Why is cannibalism so horrifying? Thesis seeks the truth
CHILLING horror movie character Hannibal the Cannibal might just the thing Desmond Bellamy needs to convince you to stop eating meat.
Mr Bellamy, of Byron Bay, has spent hundreds of hours sifting through more than 100 movies with cannabalism as their central theme as part of his honours thesis, "Having an old friend for dinner: cannibalism goes to the movies", which has been awarded this year's Southern Cross University Medal, one of the highest honours the university can bestow on one of its students.
The thesis borrows its title from one of cannibal Hannibal Lecter's lines in Silence of the Lambs and Mr Bellamy said it was written in an attempt to get to the heart of why people find the consumption of human flesh such a travesty, yet readily eat the flesh of other animals.
The movies Mr Bellamy studied make no attempt to explore the moral philosophy around cannibalism, but the fact they make money at the box office told us something about people, he said.
To begin with he had to sift through more than 100 movies with human eating as the major theme, before narrowing the choice down to just eight.
"I couldn't believe how many there were, and that was just English language films," he said.
Silence of the Lambs, The Texas Chainsaw Massacre, Alive, Robinson Crusoe, Sweeney Todd and Soylent Green were some of the films he focused on for the thesis.
Mr Bellamy said the revulsion people had for cannibalism came from an artificial belief that we were not like other animals.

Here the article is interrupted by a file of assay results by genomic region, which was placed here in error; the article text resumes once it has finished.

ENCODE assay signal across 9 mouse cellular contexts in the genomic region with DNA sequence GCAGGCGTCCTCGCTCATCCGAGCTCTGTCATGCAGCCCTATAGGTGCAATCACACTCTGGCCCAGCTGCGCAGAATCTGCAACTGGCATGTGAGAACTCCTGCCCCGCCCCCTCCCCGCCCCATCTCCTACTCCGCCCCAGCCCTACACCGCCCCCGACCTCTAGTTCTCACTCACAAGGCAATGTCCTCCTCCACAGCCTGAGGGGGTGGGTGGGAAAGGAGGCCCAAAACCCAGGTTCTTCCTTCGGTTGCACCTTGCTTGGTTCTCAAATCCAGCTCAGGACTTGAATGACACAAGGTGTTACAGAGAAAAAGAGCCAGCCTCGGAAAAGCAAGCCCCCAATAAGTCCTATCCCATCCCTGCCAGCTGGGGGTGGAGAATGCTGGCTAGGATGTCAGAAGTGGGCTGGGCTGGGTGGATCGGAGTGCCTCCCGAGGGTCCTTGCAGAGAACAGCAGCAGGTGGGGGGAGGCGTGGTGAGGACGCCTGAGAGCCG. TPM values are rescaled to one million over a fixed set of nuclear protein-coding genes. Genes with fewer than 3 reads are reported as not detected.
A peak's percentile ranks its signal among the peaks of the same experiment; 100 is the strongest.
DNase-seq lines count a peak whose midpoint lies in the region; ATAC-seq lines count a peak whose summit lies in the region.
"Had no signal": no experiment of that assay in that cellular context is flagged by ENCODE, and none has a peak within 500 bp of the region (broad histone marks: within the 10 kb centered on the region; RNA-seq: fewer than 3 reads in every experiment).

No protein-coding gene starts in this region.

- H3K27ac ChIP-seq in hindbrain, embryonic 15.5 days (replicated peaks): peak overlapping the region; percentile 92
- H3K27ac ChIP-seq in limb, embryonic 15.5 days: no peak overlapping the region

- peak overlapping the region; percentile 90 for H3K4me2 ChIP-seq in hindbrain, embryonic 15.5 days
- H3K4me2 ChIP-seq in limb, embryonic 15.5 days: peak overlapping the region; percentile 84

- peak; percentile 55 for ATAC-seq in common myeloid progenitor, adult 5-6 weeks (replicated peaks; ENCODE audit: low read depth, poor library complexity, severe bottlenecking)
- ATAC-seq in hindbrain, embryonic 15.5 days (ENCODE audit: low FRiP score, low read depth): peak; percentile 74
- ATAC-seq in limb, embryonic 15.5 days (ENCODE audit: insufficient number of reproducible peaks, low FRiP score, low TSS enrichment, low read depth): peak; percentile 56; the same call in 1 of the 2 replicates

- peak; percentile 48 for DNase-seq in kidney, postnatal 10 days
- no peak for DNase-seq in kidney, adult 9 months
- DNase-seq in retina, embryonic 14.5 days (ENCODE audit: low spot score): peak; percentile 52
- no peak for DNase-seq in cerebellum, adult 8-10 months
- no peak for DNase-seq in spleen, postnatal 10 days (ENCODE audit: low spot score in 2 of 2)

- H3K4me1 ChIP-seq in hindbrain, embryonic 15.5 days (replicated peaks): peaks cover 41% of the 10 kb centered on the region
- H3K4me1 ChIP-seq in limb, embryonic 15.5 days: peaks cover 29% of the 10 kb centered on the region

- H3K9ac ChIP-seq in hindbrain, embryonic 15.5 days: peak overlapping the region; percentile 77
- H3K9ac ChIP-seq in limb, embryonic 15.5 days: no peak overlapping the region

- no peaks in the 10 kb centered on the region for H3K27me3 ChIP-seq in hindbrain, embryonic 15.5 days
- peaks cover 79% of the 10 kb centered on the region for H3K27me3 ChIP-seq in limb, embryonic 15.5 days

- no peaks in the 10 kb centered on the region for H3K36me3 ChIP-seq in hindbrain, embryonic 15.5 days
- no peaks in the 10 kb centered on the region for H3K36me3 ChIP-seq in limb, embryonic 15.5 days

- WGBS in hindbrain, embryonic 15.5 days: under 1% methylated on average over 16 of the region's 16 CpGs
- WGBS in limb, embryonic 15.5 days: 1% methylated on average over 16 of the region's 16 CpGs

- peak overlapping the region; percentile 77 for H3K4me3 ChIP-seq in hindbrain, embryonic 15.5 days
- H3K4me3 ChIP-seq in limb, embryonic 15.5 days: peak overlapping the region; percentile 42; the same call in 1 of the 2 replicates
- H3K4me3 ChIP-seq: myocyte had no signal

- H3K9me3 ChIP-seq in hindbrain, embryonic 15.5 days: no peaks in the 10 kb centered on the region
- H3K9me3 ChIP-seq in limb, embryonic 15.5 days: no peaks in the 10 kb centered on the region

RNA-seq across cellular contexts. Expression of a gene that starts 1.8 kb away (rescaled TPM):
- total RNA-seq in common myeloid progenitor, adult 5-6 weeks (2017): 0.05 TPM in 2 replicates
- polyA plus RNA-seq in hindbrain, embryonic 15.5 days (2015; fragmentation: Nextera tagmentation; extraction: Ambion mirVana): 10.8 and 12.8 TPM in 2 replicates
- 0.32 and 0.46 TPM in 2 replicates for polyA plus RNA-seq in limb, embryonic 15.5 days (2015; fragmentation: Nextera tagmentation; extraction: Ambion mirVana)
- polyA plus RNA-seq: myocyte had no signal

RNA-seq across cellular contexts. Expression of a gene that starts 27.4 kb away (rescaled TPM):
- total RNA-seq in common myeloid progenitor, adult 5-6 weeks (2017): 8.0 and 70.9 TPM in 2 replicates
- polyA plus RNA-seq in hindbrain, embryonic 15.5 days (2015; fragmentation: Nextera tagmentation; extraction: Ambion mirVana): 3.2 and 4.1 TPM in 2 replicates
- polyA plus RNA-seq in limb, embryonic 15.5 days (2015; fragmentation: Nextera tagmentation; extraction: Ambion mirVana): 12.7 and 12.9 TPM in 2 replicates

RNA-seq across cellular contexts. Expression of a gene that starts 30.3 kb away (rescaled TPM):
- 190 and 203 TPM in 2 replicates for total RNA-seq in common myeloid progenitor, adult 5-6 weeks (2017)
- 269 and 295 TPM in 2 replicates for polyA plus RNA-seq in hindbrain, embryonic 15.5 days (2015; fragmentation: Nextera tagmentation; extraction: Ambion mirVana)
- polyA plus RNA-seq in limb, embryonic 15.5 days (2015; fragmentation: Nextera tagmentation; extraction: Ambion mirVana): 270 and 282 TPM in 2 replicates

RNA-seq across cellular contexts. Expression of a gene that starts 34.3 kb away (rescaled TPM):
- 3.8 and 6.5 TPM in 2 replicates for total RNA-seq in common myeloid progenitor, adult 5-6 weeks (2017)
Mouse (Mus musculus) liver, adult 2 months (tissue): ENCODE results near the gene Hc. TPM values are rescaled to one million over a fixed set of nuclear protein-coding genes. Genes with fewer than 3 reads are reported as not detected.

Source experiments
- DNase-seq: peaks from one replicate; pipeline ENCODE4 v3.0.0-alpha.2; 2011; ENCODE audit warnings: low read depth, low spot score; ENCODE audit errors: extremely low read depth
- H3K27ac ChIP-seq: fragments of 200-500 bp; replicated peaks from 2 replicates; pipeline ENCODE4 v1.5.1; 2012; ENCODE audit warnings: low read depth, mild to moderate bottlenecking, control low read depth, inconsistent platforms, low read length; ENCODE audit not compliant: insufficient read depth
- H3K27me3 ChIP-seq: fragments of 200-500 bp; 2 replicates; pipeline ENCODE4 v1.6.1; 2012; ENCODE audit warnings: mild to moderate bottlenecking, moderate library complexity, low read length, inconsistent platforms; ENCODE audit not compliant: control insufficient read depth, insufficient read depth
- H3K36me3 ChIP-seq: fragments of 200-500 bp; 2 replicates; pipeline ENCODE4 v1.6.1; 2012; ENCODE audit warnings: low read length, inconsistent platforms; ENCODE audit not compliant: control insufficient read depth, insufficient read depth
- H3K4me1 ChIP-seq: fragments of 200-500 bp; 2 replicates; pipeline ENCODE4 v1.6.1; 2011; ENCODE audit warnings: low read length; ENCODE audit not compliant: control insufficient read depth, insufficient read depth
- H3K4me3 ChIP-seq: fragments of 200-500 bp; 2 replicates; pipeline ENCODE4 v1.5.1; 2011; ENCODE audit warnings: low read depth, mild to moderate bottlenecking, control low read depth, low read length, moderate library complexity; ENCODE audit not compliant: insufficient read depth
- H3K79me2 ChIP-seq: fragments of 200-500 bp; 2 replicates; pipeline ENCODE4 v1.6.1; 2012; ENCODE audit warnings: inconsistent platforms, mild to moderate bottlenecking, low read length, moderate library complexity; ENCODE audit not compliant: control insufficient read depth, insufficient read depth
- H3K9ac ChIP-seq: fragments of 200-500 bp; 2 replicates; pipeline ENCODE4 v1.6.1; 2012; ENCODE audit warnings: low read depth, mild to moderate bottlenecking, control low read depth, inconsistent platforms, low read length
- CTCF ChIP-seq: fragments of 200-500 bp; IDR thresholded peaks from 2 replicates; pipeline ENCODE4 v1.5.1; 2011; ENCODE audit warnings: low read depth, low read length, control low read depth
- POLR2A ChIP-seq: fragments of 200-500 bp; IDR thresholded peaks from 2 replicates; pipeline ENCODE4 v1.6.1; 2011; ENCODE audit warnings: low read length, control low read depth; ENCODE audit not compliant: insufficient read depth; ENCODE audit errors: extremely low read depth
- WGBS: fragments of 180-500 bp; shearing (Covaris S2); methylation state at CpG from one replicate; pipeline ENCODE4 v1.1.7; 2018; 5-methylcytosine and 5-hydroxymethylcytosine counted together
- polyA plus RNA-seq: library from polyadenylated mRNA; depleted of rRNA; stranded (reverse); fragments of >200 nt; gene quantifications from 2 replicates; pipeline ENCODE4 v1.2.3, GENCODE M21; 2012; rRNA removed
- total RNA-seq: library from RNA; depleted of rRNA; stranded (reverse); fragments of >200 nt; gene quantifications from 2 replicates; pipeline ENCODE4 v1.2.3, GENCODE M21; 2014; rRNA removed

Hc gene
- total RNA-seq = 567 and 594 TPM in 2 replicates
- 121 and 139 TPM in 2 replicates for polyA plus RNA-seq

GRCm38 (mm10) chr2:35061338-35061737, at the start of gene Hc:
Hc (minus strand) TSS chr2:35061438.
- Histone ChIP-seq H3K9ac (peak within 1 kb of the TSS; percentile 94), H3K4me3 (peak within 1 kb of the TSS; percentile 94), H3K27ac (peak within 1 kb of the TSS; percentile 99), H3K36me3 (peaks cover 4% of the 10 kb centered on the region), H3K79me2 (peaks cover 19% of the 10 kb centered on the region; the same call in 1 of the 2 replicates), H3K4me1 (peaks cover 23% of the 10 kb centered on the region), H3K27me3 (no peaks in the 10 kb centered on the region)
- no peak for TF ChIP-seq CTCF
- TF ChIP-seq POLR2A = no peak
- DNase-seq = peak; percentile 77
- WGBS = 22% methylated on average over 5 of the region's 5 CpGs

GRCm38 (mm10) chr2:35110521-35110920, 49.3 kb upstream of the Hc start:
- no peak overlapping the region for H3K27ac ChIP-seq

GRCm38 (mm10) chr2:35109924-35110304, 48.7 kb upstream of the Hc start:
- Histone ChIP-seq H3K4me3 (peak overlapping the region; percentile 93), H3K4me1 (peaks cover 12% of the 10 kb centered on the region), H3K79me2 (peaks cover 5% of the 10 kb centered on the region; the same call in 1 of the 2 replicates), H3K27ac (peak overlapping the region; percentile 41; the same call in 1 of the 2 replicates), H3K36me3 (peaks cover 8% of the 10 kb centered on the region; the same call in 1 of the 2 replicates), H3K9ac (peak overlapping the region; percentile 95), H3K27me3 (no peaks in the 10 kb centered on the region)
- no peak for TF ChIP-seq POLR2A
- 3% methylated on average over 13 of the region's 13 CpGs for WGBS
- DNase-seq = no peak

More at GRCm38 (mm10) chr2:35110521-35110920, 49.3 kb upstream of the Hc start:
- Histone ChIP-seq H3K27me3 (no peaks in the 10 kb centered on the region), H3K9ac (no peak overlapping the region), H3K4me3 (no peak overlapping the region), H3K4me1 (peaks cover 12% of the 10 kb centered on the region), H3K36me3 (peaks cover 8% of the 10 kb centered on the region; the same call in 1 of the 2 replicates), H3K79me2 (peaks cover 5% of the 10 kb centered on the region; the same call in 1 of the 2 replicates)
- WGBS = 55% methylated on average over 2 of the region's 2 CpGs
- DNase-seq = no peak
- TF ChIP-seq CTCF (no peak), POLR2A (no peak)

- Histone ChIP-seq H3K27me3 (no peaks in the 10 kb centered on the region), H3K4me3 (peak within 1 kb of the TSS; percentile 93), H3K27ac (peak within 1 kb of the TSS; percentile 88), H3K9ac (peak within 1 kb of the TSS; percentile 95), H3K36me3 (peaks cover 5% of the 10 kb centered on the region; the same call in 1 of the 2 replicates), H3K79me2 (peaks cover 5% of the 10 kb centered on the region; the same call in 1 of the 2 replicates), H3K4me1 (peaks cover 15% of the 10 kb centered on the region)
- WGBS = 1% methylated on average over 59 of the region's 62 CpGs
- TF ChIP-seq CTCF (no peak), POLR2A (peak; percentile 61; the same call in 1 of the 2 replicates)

There was a long philosophical tradition of treating humans as deities, as though they were superior to animals, he said.
When people treat humans just like they are a piece of meat this illusion was lost.
"People find it shocking," he said.
In many of the movies Mr Bellamy studied, people were only eaten if they were thought of as somehow different.
For example, in Alive, the survivors of an airplane crash in the Andes eat the dead to stay alive, but only after they rationalise those people had lost their souls, and are therefore different, and edible.
In films such as Silence of the Lambs, it is the the people eaters that are portrayed as pure deviants, he said.
Mr Bellamy's thesis topic was related to his work with animal liberation group PETA, where he is a special project coordinator.
He said people cared and developed feelings for pets, treating them as one of the family and even giving them names.
However, cows and lambs were treated differently. They were seen as production units and therefore easier to eat.
"It is much harder to eat something you have given a name to," he said.
Mr Bellamy was awarded a Bachelor of Media with first class honours when he and 185 other SCU students graduated at the end of May.
Dr Lisa Milner, who supervised Mr Bellamy's work, said it was a fascinating thesis which received the best examiner's report she had ever read.
Mr Bellamy was grateful for receiving the university medal.
"But for me, the true measure of success will be my ability to use what I've learned to help people see other animals not as meals, but as the individuals that they are," he said.